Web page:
This is a great practice to attract new users and keep the existing ones more engaged with your product.
Looking at Dropbox’s effective practice, you can see that product engagement is another crucial point in making your product-led strategy work!
Doing surveys, or collecting feedback, in general, is another vital practice for a product-led company. It is a great way to build a strong relationship with customers and find out about your weaknesses and strengths and improve them.
When you have this in mind, you can understand that it is only natural that a company like SurveyMonkey chooses a product-led growth strategy.
Let’s elaborate more on why:
When the customers of SurveyMonkey do surveys through their product, it is a win-win practice.
Well, because when companies make surveys using SurveyMonkey’s product, the customers of those companies also learn about SurveyMonkey, and the virality of SurveyMonkey increases exponentially.
It is a snowball effect from that point on!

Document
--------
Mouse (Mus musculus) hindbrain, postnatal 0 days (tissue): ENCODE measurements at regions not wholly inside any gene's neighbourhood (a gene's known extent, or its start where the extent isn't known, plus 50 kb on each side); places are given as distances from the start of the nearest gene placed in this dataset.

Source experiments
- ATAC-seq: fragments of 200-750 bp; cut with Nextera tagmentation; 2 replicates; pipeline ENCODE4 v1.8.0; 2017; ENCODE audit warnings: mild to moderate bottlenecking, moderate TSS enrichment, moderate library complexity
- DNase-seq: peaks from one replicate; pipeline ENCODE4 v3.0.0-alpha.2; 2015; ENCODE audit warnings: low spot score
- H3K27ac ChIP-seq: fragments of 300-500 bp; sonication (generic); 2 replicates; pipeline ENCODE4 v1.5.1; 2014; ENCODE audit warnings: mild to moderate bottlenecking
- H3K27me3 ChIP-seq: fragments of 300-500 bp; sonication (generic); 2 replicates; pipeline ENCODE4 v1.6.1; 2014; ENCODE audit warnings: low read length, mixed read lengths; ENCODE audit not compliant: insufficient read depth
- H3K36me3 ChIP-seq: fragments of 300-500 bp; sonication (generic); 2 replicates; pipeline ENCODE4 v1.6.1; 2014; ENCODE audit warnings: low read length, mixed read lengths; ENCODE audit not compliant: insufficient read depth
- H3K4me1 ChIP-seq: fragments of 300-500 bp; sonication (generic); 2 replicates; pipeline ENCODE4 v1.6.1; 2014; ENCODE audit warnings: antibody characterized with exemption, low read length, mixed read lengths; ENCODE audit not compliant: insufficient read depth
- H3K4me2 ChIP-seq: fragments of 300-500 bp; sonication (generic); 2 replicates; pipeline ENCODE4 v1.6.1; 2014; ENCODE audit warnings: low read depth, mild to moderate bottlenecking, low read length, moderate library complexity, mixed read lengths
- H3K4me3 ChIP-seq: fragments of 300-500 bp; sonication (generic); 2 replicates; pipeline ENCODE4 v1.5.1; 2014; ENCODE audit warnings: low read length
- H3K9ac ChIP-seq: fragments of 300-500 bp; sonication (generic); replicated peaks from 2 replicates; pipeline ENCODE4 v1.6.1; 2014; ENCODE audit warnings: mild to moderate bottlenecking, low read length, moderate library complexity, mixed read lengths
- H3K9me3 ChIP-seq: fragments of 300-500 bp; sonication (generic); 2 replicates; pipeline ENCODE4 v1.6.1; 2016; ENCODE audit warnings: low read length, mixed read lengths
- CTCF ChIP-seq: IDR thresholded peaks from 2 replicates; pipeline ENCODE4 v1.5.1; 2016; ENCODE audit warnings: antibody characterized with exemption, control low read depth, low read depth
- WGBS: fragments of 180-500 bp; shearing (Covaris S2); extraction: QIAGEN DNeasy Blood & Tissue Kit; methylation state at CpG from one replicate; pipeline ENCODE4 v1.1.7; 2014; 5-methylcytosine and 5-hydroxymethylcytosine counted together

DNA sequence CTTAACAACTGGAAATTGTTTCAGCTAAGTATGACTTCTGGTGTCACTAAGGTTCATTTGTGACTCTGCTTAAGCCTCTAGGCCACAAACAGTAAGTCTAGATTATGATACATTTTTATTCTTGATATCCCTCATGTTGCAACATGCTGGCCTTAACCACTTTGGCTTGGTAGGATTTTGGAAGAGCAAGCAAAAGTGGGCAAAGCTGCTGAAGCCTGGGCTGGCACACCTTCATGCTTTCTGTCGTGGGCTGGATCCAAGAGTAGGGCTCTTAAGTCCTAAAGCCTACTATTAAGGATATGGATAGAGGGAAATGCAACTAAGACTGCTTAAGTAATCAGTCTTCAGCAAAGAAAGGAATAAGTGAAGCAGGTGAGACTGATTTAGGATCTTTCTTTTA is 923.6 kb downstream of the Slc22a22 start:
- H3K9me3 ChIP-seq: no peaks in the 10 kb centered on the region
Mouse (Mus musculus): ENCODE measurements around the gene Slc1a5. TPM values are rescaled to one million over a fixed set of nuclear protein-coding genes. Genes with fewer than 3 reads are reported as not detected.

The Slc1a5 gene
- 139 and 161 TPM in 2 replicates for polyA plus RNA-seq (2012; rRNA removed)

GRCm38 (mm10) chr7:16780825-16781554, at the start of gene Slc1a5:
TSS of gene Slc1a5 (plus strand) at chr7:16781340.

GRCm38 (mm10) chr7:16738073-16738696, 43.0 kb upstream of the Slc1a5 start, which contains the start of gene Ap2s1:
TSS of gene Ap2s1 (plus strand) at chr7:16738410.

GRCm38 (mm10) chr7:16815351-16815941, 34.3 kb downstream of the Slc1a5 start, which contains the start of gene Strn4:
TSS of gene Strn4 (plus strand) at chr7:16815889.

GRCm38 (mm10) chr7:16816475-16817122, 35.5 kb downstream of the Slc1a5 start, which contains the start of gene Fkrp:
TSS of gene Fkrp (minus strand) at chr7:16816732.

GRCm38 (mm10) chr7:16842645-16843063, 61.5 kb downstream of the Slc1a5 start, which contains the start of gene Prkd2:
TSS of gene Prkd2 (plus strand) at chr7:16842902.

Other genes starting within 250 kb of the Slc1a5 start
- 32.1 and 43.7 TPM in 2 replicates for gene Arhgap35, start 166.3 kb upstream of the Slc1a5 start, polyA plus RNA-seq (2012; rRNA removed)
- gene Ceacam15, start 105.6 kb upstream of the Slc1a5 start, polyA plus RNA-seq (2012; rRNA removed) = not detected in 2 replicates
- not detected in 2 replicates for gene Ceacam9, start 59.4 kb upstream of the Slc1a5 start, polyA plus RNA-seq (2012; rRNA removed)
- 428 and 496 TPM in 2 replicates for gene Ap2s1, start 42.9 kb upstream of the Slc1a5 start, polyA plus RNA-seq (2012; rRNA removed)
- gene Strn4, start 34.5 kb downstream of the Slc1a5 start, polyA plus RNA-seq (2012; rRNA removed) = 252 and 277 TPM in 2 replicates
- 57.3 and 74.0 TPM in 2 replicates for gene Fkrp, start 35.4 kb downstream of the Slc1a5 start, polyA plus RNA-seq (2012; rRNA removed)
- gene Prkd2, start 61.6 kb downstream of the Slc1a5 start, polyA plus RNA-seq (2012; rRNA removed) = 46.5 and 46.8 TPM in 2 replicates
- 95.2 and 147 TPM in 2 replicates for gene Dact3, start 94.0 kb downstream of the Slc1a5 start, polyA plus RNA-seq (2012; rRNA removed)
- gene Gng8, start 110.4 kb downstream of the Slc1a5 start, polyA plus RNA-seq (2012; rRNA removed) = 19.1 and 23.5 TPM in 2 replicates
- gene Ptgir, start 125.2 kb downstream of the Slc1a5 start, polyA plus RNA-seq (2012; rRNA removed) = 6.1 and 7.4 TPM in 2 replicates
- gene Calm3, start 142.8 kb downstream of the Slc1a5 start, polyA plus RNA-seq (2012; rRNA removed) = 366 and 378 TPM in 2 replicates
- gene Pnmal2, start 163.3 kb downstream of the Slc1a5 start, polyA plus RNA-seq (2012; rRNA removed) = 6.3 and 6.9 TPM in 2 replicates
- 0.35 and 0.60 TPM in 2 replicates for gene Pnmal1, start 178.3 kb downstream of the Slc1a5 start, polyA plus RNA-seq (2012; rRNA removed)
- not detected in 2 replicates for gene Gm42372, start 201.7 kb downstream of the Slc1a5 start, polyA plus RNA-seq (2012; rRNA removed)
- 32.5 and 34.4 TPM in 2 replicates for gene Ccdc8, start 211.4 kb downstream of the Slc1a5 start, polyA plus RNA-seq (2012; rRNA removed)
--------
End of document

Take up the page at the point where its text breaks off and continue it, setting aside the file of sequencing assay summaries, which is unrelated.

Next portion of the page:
It makes perfect sense that a company with a great survey product would be a product-led company, then, doesn’t it?
Calendly is another company that collects the fruits of its product-led approach. Their product’s virality is achieved in two ways that are similar to Dropbox’s and SurveyMonkey’s.
It is effortless for users to schedule a meeting that is very crucial for many people, especially after the COVID-19. Also, the value they provide is organically distributed among the customers, which means that to have a meeting, the user needs to send links to Calendly for the others.
What a beautiful strategy, isn’t it? The virality of the product increases as more people start to use the product.
To Sum Up
Product-led growth can indeed be a game-changer for your business if you think you are eligible for this strategy.
What you need to know to understand whether you are eligible or not goes through deciding whether your product will enable you to do so.